OSCE peace envoys in Azerbaijan for talks

Agence France Presse — English
July 16, 2004 Friday 3:21 AM Eastern Time

OSCE peace envoys in Azerbaijan for talks


International envoys helping to mediate a peace deal between Armenia
and Azerbaijan in a conflict over the enclave of Nagorno-Karabakh
said Friday they had held useful talks with Azerbaijan’s President
Ilham Aliyev.

The trio of envoys from France, Russia and the United States which
make up the so-called Minsk Group, were in the Azeri capital, Baku,
after a round of meetings with officials in Armenia.

The mediators refused to disclose any of the details of their talks,
saying only they remained committed to helping find a peaceful
solution to the 15-year-old conflict over Nagorno-Karabakh, a mainly
Armenian enclave within Azerbaijan.

“We have just come from a very cordial and useful meeting with
President Aliyev,” US mediator Steven Mann told a press conference.

“We will remain active in fulfilling the Minsk Group’s mandate …
which is to support discussions and negotiations between the two
sides,” Mann added.

“We believe that a peaceful resolution to the conflict is possible
and we believe that peaceful ways are the only ways that this
conflict can and must be settled.”

Azerbaijan and Armenia fought a four-year war over the enclave of
Nagorno-Karabakh, which cost an estimated 35,000 lives and forced
about one million people on both sides to flee their homes.

A ceasefire was agreed in 1994, leaving Armenian forces in de facto
control of the enclave and surrounding Azeri regions. Azerbaijan has
said it is determined to force Armenian troops out of the territory.

Peace talks have been taking place intermittently for 10 years, under
the mediation of the Minsk Group, to hammer out a permanent solution.

But an agreement has proved elusive and insiders say that negotiators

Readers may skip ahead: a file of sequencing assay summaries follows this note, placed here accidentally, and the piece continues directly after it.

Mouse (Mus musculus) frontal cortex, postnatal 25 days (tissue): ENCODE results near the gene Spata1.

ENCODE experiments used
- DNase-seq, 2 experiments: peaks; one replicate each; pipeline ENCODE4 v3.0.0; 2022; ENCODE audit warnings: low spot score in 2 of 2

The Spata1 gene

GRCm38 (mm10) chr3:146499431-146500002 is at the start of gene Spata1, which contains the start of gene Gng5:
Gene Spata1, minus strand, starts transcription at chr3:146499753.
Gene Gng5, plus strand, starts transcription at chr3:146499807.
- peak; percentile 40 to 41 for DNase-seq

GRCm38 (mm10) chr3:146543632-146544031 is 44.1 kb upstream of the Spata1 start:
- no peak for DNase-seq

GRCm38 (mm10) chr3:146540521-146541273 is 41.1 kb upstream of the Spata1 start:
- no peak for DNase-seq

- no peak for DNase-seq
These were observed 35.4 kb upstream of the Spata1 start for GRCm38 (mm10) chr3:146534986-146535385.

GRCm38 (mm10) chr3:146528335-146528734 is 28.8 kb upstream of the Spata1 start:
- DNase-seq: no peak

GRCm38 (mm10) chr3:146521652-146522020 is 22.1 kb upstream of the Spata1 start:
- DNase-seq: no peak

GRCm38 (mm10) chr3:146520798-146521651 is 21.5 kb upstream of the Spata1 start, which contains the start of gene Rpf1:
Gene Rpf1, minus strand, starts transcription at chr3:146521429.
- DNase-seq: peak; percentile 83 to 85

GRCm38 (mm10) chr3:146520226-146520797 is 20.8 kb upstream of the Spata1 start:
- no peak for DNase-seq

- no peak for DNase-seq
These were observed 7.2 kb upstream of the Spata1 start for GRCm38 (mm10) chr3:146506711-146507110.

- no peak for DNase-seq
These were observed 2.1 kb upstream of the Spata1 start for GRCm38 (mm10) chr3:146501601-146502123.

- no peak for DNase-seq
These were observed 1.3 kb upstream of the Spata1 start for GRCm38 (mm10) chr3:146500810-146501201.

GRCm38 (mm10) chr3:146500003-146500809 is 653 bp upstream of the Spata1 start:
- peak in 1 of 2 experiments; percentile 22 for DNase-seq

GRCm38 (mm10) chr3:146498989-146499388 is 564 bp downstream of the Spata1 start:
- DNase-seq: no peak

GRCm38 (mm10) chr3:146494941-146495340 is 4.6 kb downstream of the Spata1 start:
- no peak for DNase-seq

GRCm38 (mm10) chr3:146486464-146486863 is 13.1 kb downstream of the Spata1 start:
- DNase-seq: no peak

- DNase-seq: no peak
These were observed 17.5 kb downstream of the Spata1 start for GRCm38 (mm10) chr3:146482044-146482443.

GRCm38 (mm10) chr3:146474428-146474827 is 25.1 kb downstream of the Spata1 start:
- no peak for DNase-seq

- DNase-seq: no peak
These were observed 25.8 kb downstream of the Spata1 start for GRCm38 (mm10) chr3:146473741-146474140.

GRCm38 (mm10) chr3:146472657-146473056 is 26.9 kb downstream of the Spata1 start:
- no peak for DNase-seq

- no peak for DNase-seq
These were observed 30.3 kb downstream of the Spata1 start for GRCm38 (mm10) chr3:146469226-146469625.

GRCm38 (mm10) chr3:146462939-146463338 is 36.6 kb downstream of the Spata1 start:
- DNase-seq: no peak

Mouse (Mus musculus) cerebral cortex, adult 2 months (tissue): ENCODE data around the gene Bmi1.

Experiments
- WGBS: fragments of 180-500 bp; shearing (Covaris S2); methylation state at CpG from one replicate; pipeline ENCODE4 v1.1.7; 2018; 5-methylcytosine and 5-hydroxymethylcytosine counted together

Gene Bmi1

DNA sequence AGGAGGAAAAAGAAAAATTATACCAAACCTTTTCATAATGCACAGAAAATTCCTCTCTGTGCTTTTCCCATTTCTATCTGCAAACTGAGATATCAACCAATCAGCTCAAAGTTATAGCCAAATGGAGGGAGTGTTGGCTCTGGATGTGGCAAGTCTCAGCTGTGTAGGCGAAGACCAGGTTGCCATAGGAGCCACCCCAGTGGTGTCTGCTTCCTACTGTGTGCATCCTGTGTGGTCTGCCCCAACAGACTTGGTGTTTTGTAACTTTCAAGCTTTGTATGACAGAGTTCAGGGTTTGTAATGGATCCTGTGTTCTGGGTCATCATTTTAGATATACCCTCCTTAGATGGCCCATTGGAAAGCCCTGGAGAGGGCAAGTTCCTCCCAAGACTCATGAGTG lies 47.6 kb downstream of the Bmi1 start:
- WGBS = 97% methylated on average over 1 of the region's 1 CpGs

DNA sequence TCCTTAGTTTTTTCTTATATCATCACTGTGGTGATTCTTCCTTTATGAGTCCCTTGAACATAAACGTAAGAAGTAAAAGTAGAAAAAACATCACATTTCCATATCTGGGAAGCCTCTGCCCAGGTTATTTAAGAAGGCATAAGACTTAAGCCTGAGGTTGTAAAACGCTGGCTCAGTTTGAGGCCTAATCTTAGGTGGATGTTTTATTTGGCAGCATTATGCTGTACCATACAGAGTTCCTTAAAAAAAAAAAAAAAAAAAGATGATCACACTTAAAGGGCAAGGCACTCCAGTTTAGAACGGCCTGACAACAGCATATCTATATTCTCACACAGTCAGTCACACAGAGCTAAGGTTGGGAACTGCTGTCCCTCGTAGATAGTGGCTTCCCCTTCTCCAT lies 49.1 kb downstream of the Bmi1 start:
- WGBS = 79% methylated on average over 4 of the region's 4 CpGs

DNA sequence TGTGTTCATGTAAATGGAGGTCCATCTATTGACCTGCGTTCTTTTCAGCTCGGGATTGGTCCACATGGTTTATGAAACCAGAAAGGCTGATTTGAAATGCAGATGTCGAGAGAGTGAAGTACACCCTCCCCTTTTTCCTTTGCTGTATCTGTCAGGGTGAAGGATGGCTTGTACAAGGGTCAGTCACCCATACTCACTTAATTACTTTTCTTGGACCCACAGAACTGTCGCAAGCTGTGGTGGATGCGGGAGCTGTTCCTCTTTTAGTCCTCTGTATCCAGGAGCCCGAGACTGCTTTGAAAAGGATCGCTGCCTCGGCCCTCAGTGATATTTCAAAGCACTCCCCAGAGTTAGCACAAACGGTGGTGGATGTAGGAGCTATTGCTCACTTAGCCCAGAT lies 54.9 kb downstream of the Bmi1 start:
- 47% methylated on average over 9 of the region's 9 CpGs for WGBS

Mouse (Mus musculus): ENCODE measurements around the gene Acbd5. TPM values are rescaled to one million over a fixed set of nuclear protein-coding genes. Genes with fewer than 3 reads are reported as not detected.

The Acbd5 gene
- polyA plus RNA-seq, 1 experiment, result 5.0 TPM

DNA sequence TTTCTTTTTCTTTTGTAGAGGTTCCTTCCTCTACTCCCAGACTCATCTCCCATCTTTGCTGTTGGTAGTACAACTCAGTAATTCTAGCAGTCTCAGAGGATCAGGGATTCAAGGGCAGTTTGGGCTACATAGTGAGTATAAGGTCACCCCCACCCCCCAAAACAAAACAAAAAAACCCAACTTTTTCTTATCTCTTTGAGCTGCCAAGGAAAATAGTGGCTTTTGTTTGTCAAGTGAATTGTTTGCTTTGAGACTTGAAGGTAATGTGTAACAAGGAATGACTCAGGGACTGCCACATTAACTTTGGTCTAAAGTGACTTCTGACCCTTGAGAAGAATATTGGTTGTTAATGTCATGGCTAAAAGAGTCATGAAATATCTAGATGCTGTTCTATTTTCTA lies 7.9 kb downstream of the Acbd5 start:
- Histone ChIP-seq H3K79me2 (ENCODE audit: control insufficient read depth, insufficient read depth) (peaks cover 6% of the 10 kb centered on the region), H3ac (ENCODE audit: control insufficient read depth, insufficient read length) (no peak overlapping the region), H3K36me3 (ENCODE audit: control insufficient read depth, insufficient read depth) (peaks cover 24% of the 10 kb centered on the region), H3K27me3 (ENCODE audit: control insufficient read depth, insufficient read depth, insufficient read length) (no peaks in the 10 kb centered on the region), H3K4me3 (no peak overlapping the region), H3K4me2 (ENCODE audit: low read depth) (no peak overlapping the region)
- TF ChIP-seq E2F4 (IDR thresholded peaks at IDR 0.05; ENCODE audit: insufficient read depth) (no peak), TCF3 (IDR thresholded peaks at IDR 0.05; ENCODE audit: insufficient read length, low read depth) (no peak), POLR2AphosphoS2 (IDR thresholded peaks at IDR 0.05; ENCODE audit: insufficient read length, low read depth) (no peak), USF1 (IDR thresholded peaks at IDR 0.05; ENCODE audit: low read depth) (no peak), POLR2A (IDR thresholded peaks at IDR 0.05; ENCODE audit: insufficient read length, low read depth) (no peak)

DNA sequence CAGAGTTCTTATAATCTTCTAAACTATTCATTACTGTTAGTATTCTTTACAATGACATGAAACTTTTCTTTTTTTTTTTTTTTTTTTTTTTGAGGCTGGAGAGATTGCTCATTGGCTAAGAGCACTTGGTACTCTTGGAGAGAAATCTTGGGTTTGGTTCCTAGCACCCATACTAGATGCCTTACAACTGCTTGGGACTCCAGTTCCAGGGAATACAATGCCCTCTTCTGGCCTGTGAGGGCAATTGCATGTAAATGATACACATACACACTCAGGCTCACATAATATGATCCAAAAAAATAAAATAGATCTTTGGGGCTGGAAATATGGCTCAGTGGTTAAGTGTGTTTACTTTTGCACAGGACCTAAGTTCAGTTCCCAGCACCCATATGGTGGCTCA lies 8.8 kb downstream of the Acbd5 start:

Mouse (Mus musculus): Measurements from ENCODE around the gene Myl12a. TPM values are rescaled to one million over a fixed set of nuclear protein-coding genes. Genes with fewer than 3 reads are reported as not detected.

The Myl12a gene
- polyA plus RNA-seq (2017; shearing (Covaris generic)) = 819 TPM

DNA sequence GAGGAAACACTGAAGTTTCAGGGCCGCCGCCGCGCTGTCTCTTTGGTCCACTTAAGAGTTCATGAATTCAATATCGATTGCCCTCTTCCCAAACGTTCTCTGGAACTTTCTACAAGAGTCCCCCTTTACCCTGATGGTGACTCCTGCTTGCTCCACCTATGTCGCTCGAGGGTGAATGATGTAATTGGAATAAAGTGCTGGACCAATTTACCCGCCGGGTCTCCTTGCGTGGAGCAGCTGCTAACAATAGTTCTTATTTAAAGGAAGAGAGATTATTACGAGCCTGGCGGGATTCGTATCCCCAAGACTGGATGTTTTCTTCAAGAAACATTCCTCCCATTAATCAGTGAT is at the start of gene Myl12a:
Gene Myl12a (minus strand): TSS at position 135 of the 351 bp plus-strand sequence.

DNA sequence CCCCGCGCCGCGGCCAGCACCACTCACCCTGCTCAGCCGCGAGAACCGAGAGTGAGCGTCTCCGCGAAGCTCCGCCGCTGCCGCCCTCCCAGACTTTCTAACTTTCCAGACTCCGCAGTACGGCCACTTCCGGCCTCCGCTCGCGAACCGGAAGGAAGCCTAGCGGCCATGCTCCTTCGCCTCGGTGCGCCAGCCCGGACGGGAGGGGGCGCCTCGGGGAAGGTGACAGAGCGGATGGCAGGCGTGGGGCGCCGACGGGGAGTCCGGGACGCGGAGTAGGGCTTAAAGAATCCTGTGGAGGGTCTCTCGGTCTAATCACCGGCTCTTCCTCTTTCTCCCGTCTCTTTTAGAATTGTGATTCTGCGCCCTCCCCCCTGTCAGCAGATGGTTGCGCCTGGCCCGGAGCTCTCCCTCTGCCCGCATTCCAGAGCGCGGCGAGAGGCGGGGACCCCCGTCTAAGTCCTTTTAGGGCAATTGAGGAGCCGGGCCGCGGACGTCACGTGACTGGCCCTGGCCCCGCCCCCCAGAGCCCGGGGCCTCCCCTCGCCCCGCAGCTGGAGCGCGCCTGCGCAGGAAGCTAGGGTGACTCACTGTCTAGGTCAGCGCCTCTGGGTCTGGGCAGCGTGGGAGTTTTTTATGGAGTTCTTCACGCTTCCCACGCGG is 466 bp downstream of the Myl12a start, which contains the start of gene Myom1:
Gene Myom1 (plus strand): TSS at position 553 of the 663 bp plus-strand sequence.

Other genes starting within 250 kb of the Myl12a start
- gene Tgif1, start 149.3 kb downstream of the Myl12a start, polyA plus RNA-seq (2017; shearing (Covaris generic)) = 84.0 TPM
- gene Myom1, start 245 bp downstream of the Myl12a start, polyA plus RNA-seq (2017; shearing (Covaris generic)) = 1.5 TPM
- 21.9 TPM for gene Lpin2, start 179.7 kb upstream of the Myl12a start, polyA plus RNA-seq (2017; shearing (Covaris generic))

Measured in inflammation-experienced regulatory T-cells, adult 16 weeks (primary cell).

are as far from a deal now as they have been at any point in the
peace process.

In Azerbaijan, which sees itself as the victim of the conflict, there
is growing frustration about the failure to reach a deal, with many
people calling for a return to hostilities.

Criticism has also been targetted at the Minsk Group, which is
operating under a mandate from the Organisation for Security and
Cooperation in Europe.

The envoys said Friday they were being made “scapegoats” for the
failure to find a lasting settlement to the conflict, but that they
would not give in to their critics.

“Whether you like us or not, whether you agree or not with the
format, you will have to face our three faces,” French envoy Henry
Jacolin told reporters.

The unresolved conflict over Nagorno-Karabakh is destabilising a
region which is taking on increasing strategic importance for the

A multi-billion-dollar pipeline is being built, with Washington’s
backing, to export crude oil from Azerbaijan’s sector of the Caspian
Sea, through Georgia and Turkey, to the Mediterranean Sea.

In places, the pipeline will pass within a few kilometres (miles) of
the tense front line separating Armenian and Azeri forces, the scene
of frequent firefights.